Like the clean click of an Audi's door closing goodnight, New York City's discreetest First Lady bids the public farewell, but leaves us with a piece of advice. “I think that at the end of a third term, I don’t care how good you’ve been, people are looking for something different,” Diana Taylor tells the Daily News. This must have sounded positively brilliant over the clack of silverware in a sparse dining room on the Upper East Side, November 4th, 2013.
The tabloid refers to their interview with Taylor as a "rare freewheeling" glimpse into her life with the city's most powerful man. But this quote from a "source" on her role is more incisive than the blanket affirmations of her boyfriend's policy decisions and scraps of details on the couple's New Zealand vacation plans.
“She is smart, she’s together, she is comfortable in her own skin,” a City Hall source once described her to The News. “It isn’t about social climbing for her. And from a staff person’s point of view, she is wonderful. She is low-maintenance and doesn’t interfere.”
Are we still talking about the person who graduated with Darmouth's second class of women? Or is this a pitch for PIMCO's ETF? Or a sensible business suit? Did she have any effect on the mayor's decisions?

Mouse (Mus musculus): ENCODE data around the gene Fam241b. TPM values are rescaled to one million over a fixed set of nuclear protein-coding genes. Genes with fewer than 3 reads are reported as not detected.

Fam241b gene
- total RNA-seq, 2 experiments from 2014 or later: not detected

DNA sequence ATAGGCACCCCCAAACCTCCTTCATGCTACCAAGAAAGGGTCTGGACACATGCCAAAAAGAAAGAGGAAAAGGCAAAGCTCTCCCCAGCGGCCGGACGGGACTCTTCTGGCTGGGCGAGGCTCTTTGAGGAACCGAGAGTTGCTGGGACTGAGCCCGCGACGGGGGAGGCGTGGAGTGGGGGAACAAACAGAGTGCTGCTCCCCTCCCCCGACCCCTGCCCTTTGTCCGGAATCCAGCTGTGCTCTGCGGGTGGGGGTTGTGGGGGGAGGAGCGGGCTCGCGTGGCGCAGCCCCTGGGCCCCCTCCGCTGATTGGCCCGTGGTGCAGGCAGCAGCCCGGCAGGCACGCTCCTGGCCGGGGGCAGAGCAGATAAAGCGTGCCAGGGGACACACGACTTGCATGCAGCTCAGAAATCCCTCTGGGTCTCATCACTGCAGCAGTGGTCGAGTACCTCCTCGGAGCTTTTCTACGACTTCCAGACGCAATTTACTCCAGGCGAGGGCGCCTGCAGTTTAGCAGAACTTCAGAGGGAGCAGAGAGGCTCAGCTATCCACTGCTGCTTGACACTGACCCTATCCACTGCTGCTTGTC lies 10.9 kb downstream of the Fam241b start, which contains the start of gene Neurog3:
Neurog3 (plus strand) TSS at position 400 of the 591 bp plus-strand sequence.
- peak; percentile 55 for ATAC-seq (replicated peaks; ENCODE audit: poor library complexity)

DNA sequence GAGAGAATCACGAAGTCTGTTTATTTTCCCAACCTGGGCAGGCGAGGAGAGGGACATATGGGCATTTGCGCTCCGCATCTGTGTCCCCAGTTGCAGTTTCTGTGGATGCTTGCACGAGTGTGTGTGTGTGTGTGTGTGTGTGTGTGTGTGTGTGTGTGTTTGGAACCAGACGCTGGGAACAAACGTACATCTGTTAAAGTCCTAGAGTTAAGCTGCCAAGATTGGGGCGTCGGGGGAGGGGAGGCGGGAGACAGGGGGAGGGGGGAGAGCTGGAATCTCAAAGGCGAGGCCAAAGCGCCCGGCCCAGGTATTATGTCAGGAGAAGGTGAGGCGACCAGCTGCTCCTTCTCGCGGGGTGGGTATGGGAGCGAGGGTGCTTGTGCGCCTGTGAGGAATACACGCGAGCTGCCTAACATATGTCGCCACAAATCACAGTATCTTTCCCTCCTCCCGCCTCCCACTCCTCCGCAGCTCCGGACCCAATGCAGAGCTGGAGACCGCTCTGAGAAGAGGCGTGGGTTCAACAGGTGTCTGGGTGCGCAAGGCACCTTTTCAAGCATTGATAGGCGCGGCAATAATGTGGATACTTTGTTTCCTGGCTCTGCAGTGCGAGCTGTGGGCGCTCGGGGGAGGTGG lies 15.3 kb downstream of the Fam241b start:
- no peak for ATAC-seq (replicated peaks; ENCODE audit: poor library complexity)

The News asked Taylor if Bloomberg took her advice, the way de Blasio consults his wife. Taylor, who served as state banking superintendent and has an MBA and a master’s degree in public health, both from Columbia University, chuckled. “He had his own advisers, I told him my opinions on things I felt strongly about, and he would listen and then say, ‘Uh huh, thanks very much.’"
Does Technocracy bleed into the bedroom?
The couple’s political pillow talk these days, and over the years? Taylor, who has a hectic professional and civic life of her own, laughed.
“We were too tired. He’s up at 6 a.m. and left the house at 7 every day, and worked till 10 p.m. or 11 p.m. We’d say, ‘Good night. Good night. Have a good sleep.’ That was it.”
"I very much considered nibbling on your ear but this regression analysis that I commissioned while I was brushing my teeth strongly suggests that I shouldn't. Happy resting!"
The prospect of juicier "pillow talk" doesn't look promising: the Times has more information on Bloomberg Associates, the mayor's plan to lead "an urban SWAT team" of advisors and consultants to use his vast fortune to "solve knotty, long-term challenges" that plague urban environments across the globe.